As for Bassil, he has come across as such a voracious figure, that few presidential candidates want to negotiate with him to secure FPM votes. No one doubts that Bassil aims to prepare his own election in six years’ time, so only a fool would willingly transform himself into a stepping stone for Bassil’s ambitions, while remaining his political hostage in the interim. There are fools aplenty in Lebanon, but the problem is that the parliament is now structured in such a way that neither major parliamentary alignment—the Lebanese Forces and their allies on the one hand, and Hezbollah and the FPM, with their allies, on the other—can push through a candidate who does not benefit from a broad consensus.
But then what kind of individual might emerge as a consensual figure? Because the weaker Maronite candidates are more likely to fall into Bassil’s or Geagea’s neutralizing web, this leaves few candidates who don’t risk doing so. Leading the pack is the army commander, Joseph Aoun. He heads the single national institution that retains cross-sectarian respect, is perceived as being outside partisan politics, and, personally, enjoys foreign esteem. The comments that have accompanied the possibility of his election have also been quite revealing.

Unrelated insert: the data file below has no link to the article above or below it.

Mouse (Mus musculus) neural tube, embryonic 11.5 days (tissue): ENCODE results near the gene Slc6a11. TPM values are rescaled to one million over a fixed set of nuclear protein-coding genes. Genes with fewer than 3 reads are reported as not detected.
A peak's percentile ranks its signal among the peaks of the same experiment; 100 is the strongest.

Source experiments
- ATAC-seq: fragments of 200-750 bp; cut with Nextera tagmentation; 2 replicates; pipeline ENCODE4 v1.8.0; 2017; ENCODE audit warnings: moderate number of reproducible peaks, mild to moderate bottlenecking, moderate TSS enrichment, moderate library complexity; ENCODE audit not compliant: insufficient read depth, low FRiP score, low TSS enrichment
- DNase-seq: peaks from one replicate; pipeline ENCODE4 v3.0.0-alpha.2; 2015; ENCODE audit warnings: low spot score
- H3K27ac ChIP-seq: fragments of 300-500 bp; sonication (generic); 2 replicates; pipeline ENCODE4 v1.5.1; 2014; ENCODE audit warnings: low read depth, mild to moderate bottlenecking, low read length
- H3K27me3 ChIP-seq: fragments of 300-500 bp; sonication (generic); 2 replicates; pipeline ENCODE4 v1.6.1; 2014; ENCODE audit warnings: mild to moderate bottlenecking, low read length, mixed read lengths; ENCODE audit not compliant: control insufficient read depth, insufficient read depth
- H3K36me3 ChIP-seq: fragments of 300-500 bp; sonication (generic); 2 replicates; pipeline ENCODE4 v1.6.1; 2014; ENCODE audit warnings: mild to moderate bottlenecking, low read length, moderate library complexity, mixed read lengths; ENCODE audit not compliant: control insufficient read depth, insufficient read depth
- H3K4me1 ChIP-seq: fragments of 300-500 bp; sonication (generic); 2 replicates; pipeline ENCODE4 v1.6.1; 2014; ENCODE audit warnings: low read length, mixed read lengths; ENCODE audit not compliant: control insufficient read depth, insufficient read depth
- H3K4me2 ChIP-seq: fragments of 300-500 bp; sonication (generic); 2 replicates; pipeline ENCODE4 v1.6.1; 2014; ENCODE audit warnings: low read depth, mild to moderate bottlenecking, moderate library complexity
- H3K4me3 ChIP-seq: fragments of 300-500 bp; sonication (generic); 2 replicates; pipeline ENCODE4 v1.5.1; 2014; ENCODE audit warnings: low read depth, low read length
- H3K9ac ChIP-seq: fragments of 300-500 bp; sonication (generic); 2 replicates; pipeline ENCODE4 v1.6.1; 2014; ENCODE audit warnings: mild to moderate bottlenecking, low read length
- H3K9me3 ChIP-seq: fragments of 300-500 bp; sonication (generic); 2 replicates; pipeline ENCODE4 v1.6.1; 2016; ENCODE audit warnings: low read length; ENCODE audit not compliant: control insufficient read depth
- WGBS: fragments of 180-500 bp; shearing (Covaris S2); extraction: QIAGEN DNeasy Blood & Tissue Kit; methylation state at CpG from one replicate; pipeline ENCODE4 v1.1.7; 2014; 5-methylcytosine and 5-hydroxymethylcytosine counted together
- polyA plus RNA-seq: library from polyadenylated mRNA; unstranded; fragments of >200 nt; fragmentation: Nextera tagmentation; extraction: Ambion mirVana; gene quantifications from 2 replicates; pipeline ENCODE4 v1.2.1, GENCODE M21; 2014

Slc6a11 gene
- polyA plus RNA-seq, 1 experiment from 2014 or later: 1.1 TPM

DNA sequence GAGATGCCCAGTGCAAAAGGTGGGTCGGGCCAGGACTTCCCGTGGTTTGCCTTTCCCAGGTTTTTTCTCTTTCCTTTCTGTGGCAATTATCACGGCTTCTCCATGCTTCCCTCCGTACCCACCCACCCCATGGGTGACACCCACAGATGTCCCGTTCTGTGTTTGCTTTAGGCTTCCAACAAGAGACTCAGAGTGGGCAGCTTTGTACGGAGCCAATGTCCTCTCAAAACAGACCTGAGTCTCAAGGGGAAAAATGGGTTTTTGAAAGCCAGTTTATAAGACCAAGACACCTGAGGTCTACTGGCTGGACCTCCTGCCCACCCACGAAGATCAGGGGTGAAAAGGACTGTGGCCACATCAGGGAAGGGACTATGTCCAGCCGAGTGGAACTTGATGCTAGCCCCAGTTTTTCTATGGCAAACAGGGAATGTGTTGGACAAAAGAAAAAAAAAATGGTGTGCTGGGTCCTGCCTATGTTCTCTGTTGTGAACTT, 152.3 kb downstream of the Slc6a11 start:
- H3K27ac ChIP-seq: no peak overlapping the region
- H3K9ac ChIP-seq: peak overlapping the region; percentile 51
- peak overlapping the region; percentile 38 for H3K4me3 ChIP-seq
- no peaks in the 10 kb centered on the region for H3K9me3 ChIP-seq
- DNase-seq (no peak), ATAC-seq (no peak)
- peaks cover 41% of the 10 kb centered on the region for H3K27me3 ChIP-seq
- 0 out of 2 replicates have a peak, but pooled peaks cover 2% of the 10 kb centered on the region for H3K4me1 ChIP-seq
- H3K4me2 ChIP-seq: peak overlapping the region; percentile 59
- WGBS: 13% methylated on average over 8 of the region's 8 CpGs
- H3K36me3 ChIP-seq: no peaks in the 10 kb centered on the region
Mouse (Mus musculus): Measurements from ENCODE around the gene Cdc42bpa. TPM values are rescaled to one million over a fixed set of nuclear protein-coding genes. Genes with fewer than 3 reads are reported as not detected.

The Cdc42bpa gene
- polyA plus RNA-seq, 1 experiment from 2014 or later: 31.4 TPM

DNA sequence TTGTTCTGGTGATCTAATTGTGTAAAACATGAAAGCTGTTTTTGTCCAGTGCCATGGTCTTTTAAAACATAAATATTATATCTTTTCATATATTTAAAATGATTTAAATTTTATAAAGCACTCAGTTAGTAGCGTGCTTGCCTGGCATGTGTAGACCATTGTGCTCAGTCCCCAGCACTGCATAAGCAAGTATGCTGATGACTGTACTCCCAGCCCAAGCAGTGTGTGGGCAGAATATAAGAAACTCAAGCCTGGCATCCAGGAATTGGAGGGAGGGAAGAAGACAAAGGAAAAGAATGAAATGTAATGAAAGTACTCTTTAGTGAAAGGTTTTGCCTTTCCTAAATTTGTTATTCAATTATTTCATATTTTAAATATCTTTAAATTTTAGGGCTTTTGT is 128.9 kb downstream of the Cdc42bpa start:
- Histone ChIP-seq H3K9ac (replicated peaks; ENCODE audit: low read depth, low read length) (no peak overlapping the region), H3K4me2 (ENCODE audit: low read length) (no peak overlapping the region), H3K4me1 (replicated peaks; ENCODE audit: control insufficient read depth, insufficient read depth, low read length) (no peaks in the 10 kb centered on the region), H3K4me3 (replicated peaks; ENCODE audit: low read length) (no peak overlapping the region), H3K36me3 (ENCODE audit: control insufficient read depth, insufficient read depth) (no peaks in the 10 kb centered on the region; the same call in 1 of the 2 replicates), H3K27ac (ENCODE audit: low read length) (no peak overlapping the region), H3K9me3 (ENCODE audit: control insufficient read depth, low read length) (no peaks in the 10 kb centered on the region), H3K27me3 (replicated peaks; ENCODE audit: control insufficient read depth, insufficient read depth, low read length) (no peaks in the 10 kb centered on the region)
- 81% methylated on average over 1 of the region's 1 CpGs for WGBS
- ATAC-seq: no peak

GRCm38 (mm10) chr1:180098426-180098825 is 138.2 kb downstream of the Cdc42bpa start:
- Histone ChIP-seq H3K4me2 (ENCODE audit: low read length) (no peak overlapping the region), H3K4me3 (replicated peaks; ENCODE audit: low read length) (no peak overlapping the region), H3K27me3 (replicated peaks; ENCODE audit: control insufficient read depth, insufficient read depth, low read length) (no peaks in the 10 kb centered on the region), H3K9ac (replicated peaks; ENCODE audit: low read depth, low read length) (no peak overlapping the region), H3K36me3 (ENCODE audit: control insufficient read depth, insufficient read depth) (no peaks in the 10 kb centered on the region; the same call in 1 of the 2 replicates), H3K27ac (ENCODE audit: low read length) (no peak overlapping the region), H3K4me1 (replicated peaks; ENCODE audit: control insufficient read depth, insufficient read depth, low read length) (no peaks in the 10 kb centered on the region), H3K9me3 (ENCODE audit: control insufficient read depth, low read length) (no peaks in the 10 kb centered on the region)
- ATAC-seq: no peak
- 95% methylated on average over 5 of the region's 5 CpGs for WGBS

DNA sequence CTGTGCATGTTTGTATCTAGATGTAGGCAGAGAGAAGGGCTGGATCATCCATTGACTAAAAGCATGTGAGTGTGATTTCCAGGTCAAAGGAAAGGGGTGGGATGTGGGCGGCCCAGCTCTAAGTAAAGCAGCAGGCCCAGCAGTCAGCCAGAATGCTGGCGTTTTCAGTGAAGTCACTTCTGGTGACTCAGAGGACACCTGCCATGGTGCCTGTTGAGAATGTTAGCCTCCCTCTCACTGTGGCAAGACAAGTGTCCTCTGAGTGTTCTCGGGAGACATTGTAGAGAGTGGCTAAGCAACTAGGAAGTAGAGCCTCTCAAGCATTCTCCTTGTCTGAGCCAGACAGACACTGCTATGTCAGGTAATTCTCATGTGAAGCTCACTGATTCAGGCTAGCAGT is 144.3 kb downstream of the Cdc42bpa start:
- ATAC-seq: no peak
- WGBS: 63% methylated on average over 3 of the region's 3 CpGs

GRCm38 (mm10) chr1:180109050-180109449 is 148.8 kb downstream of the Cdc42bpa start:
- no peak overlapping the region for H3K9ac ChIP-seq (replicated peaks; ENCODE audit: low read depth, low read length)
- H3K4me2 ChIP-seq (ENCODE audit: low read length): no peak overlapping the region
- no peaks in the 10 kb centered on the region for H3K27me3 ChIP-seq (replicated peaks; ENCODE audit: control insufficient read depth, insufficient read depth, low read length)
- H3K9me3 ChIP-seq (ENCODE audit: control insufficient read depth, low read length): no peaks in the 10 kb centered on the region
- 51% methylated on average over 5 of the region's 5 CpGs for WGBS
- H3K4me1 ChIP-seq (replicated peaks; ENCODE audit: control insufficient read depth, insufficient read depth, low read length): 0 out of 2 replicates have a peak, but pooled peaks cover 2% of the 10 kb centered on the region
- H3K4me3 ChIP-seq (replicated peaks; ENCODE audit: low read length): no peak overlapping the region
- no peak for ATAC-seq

Last July, Geagea mentioned that Aoun would be a credible candidate for the presidency and that the Lebanese Forces would support him “if he has good chances.” Paradoxically, this was widely interpreted as an effort to undermine Aoun’s prospects, since Geagea calculated that anyone he endorsed would have less of a chance of being accepted by Hezbollah and the FPM. From Geagea’s perspective, it made sense to undercut a rival for the presidency. Apparently Aoun was wise to the game, and unconfirmed reports at the time suggested he had made it clear to Geagea that he was unhappy with his embrace.